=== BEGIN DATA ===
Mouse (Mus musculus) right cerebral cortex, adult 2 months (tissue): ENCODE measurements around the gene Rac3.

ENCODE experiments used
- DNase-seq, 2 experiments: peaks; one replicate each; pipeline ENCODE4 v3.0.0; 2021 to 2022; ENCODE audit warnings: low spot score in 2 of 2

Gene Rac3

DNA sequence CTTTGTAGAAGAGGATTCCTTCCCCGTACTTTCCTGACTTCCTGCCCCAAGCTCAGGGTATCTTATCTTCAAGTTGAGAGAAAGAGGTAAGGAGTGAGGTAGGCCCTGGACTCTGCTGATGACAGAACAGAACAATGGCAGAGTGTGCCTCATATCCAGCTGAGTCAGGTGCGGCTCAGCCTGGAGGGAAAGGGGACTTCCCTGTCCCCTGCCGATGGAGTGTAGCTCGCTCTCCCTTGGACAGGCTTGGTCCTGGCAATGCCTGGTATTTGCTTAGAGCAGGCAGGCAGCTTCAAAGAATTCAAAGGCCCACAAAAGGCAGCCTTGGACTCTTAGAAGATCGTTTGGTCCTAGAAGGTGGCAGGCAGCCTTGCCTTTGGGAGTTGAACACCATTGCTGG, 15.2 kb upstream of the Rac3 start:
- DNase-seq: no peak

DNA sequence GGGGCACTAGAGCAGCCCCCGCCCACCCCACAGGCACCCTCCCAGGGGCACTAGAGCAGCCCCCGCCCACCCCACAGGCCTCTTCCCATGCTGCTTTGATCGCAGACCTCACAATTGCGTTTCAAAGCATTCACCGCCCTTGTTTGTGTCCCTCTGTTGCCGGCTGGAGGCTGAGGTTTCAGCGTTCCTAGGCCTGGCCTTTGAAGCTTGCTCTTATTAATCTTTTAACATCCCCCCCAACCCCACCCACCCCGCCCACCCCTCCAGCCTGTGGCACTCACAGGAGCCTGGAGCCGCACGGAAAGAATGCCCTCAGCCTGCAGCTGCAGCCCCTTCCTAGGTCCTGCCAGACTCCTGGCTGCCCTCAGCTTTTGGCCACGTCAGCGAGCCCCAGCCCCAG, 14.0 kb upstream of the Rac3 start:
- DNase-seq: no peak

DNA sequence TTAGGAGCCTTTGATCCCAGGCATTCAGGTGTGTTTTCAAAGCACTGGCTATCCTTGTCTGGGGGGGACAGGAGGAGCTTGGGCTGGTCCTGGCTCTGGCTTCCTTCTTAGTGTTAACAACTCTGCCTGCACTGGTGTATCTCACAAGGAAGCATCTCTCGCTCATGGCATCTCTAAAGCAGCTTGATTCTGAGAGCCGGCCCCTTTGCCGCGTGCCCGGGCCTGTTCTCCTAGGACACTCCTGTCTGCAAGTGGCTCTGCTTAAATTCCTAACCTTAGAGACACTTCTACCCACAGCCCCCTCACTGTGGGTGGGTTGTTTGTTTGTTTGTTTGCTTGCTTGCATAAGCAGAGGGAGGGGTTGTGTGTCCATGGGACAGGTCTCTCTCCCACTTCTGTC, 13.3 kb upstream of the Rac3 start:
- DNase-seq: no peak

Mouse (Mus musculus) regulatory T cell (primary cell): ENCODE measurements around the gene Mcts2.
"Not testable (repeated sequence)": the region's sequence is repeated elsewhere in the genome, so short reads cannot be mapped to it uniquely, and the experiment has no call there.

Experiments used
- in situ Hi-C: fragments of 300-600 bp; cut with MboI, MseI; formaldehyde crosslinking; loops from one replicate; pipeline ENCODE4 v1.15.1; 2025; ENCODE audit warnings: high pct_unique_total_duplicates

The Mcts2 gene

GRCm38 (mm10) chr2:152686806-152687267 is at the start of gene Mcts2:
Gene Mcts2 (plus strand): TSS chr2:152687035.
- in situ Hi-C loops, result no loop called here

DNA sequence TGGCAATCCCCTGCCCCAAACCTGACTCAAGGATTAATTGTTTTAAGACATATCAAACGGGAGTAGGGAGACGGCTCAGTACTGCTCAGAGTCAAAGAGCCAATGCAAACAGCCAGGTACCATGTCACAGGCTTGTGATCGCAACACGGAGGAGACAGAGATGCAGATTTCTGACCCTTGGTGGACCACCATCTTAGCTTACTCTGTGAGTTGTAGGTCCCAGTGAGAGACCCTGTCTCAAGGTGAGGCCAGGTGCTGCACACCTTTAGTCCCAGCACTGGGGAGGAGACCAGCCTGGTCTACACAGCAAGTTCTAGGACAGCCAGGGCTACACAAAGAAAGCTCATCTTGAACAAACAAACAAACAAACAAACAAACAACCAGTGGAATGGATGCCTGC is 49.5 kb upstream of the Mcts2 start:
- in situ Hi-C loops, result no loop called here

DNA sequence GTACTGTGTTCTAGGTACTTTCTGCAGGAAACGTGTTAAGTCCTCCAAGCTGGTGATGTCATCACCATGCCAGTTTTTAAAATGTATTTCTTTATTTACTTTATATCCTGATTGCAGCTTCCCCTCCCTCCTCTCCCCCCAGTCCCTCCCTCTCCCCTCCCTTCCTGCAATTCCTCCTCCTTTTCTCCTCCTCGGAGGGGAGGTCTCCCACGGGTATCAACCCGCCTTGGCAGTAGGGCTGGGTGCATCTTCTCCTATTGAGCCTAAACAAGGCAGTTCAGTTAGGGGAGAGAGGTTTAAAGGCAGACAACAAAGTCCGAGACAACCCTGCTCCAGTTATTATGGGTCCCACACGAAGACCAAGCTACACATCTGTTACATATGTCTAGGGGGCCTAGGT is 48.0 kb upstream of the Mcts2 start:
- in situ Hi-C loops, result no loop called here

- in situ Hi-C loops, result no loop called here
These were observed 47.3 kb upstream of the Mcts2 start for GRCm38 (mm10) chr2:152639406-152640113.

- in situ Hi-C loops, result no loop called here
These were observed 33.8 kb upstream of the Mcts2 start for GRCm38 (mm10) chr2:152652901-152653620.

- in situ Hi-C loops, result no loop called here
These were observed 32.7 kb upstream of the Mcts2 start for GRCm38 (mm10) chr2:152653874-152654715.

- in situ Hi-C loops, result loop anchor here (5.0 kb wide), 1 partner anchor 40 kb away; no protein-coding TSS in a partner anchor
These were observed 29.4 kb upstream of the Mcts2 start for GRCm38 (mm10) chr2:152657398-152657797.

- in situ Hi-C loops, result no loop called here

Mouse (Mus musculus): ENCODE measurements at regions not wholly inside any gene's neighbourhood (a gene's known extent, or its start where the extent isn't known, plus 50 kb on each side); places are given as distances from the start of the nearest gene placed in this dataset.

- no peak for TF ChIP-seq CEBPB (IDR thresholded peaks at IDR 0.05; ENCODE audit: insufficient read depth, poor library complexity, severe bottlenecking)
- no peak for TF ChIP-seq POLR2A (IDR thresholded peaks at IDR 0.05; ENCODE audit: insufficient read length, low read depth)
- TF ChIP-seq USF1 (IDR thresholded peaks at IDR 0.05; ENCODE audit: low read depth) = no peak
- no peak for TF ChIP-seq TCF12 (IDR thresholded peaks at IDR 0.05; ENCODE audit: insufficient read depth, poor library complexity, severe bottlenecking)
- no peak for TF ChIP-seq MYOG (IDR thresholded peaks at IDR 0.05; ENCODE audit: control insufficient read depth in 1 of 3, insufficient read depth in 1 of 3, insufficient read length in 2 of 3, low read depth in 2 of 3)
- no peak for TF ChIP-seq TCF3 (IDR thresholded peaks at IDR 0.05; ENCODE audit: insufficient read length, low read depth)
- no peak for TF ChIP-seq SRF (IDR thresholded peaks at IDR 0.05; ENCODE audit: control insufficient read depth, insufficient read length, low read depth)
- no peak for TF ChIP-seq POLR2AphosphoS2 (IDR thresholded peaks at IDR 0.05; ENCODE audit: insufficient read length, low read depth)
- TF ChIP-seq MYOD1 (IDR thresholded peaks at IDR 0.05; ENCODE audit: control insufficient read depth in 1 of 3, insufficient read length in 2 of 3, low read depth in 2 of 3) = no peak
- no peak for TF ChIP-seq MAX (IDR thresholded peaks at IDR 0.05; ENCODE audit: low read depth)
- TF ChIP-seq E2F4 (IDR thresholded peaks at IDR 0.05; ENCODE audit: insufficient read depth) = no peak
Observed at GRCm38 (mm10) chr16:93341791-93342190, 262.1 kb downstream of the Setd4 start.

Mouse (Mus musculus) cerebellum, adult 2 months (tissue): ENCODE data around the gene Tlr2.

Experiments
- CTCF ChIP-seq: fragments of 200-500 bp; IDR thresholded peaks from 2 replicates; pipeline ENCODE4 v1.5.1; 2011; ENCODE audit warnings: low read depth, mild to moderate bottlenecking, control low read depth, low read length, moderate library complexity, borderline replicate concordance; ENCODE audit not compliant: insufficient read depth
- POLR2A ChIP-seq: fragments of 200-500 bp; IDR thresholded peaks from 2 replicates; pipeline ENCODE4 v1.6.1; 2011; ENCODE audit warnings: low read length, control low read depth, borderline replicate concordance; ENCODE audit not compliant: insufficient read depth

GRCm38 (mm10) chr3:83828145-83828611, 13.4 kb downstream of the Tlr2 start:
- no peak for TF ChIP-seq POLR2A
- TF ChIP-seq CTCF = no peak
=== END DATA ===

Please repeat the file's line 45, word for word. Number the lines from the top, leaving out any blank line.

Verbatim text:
Mouse (Mus musculus) cerebellum, adult 2 months (tissue): ENCODE data around the gene Tlr2.